While almost anyone can tune their bass by ear at home, doing so during rehearsals or gigs is nearly impossible. The singer will be warming up their voice, the guitarists can’t help but practice their lines minutes before the show, and no one can tame the drummer.
If you’ve searched the market for bass tuners, you’ve probably seen a bunch of clip-on ones. Flimsy, inaccurate, and very easy to lose, they’re poor investments despite being so cheap. That’s why I recommend Boss’s TU-3.
This tuner has a small footprint, supports and recognizes dropped (and open) tunings, features an easy-to-read backlit display, and is an essential piece for any bassist’s pedal board.
6. DIY Bass Kit
What’s better than buying a bass for your friend? Buying the parts so they can assemble them on their own!
In all fairness, I believe that understanding the instrument is something all musicians need to do. Assembling the bass part-for-part will allow your friend to learn how different parts react to each other, and how to make basic repairs (and maintenance) when need be.
The Fret Wire’s P-Style Electric Bass Kit is a simple DIY bass guitar that sounds pretty great and is perfect for beginners. The classic design and a shorter scale length ensure that this instrument is both simple to assemble and easy to play once the former is done.
A simple pocket bass amplifier is the perfect gift to surprise your bass-playing friend with.
Vox’s amPlug 2 is widely regarded as one of the finest portable plug-n-play amplifiers. With it, Your friend will get up to 17 hours of fun per charge, and you won’t have to pay a fortune to make them happy.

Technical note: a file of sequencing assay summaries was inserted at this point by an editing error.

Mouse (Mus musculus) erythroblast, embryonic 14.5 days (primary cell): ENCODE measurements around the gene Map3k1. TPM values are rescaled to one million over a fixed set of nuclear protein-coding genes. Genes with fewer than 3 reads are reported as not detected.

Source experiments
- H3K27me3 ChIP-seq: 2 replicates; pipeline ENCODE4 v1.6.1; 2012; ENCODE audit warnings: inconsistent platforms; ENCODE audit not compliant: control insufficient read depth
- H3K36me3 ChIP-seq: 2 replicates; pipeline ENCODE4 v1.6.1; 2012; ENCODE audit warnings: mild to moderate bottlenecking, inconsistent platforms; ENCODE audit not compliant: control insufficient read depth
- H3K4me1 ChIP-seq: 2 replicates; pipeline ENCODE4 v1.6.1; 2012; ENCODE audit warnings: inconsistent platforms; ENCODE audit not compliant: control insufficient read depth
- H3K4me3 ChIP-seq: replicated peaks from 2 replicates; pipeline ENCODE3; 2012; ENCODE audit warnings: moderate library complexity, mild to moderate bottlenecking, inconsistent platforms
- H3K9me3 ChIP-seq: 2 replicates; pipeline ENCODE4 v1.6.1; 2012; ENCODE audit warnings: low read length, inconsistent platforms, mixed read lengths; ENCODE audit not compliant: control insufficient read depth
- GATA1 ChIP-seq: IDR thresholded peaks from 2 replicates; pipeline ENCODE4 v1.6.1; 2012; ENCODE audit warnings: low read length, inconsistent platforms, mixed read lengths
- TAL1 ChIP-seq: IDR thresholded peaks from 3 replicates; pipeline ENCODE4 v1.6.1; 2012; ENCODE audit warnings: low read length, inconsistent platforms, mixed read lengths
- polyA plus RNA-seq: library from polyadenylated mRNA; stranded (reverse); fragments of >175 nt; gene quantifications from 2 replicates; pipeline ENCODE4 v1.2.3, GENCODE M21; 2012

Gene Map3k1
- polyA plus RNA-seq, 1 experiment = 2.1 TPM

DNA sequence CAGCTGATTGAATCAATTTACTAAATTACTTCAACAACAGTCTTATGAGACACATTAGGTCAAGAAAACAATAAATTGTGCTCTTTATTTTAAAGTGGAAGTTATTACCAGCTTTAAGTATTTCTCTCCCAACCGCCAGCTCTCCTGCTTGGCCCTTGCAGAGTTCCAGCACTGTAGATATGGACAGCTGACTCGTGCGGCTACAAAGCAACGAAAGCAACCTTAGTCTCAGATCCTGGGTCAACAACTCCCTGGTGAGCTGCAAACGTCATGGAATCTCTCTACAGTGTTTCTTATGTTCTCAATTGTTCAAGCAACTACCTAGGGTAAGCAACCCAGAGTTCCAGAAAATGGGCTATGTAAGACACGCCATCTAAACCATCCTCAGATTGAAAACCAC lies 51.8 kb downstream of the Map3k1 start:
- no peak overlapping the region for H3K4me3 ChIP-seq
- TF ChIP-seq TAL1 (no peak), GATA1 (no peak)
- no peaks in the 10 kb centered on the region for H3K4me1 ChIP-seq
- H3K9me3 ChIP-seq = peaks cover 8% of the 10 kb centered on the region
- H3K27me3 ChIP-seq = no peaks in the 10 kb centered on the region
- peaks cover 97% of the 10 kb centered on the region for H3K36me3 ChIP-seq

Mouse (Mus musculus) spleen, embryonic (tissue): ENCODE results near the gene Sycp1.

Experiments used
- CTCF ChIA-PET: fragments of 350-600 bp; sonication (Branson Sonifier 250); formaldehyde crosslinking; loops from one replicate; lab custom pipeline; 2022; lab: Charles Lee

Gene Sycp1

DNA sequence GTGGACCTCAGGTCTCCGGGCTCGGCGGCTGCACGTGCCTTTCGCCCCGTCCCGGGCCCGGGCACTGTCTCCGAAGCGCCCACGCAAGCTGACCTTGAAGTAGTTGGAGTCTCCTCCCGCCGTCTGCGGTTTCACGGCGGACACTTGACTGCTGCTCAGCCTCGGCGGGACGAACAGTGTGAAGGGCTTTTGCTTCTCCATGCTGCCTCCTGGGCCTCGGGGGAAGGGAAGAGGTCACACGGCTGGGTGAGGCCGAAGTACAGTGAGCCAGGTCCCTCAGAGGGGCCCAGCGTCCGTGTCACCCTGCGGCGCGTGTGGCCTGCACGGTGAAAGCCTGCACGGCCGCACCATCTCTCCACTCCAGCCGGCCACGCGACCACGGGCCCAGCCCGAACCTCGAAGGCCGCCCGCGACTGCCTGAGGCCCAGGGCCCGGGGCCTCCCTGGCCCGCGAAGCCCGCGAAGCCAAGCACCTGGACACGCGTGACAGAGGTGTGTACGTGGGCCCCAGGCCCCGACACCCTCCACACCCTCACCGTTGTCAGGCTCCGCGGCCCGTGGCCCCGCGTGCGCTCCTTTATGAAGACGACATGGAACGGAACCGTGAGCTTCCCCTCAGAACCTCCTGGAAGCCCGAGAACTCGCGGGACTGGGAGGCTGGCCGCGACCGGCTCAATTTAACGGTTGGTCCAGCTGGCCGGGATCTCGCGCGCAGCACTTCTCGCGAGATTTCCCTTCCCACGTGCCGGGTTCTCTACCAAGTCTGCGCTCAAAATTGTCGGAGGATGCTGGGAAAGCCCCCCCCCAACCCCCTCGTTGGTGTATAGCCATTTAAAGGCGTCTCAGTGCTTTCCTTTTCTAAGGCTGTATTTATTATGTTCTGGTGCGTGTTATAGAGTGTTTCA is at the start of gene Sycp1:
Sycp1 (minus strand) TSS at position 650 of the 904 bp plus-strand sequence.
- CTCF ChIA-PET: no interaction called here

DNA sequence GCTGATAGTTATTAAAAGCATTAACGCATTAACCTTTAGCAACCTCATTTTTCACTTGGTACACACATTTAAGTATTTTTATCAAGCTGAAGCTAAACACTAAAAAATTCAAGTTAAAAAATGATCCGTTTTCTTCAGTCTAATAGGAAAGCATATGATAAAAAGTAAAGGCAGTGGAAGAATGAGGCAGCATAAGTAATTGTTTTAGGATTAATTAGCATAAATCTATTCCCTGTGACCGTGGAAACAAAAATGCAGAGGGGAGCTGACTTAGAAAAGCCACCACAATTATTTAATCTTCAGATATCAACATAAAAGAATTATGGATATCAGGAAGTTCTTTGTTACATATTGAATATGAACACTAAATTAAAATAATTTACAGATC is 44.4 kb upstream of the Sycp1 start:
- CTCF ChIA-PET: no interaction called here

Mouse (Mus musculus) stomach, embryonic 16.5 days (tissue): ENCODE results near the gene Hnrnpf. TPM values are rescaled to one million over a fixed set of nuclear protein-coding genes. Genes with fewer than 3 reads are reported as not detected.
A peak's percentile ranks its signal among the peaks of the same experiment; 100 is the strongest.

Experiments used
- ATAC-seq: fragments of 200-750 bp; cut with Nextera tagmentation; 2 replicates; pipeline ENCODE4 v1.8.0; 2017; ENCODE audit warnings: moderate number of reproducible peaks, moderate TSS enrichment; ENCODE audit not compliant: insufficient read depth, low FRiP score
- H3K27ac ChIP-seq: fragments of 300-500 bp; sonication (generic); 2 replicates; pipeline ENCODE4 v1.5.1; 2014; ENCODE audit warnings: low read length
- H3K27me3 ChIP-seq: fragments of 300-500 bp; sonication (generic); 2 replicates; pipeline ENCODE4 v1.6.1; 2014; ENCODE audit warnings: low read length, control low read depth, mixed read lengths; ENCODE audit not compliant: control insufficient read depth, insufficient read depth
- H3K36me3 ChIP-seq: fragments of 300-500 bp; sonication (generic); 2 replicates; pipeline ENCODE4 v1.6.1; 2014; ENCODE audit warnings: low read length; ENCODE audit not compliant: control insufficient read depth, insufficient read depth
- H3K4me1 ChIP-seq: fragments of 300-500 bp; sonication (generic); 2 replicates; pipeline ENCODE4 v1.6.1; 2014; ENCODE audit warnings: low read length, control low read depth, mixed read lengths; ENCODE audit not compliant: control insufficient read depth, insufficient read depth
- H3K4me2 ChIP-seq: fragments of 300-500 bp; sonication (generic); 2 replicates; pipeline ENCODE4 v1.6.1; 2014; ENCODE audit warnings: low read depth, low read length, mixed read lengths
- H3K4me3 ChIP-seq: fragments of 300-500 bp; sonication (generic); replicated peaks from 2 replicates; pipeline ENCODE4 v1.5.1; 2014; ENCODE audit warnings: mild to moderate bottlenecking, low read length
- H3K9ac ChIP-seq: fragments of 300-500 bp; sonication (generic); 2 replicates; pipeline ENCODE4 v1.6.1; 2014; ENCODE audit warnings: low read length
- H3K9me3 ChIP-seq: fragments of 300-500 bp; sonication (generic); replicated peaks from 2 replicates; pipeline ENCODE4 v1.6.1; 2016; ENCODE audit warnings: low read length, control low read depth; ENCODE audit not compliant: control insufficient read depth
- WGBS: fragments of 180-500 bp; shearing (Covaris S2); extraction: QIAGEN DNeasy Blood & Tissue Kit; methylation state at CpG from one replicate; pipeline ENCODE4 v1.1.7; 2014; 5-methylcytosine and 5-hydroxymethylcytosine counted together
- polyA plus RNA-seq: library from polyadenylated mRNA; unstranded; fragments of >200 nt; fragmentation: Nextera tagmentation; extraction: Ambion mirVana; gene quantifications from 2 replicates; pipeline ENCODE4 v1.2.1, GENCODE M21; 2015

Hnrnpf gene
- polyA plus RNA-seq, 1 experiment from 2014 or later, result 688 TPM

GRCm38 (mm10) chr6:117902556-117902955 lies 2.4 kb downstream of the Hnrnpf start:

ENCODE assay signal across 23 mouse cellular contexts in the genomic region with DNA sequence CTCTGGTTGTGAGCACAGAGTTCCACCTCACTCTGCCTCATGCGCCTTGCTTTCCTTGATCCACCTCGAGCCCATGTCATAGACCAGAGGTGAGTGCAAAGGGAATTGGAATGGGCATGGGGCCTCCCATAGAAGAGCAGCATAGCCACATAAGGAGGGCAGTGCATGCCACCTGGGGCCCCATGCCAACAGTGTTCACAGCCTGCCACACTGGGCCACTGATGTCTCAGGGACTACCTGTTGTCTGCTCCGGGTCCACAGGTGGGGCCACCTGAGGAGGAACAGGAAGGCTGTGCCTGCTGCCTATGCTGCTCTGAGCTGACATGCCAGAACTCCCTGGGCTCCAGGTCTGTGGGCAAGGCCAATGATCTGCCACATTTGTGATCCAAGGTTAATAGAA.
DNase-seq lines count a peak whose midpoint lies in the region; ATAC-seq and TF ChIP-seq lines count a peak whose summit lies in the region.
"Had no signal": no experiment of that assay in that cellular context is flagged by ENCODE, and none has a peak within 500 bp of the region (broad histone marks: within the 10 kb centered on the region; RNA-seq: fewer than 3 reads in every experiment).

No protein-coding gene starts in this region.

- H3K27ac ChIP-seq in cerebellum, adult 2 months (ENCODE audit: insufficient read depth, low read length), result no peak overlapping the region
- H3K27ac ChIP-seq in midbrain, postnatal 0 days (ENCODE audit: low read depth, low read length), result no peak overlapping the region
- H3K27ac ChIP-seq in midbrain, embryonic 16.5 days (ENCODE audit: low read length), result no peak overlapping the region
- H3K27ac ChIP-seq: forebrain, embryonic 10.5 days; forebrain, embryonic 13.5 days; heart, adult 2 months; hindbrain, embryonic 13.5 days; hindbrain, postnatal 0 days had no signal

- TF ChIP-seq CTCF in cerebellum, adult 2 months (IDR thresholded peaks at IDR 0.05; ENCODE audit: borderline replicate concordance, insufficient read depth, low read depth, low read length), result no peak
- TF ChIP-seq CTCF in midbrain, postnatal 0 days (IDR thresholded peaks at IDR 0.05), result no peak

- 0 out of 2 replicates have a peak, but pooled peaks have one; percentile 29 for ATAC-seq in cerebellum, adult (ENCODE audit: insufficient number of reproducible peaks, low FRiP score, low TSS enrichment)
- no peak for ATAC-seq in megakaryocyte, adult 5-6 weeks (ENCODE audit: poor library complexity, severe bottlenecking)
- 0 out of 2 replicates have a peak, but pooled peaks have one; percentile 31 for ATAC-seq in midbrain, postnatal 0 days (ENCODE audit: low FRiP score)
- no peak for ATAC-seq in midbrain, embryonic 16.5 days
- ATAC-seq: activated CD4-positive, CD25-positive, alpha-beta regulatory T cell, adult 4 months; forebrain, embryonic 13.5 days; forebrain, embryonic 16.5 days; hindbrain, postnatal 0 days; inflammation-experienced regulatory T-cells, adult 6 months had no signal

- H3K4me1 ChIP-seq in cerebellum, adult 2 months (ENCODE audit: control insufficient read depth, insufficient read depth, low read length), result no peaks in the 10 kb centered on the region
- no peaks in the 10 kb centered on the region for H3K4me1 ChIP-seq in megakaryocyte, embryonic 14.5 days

Pair this gift with a quality pair of headphones and you’ve got the perfect present combo.
While the purists may argue that analog pedals are the way to bolster the bass’s tone, I believe using a processor is far more convenient. You’ll get dozens of effects with a click of a button, the ability to fine-tune each of them, and you won’t need a five-foot-tall pedalboard to worry about.
Zoom’s B1X-Four is a multi-effects processor compatible with both electric guitars and basses, featuring five effect banks, a built-in looper, and an integrated wah-wah pedal. In comparison to the pedals you’d need to achieve all of this, Zoom B1X-Four is a bargain.
9. Gig Bag
Gig bags are, in my opinion, among the best gifts for bass players simply because you can never have enough of them. Factory bags are usually ruined within a year or two, and they tend to become useless at the most inopportune of times.
I recommend Donner’s Gig Bag for several reasons. First, it’s significantly sturdier than average, as it is made of 600D ripstop nylon. Secondly, it’s waterproof, meaning that long treks to the studio aren’t as dangerous when it rains. Thirdly, it’s tall enough to fit even the largest of precision basses.
It took people long enough to realize guitar cables are a liability for musicians on stage. No one can truly flow and express themselves while worrying not to trip over it or disconnect it by accident.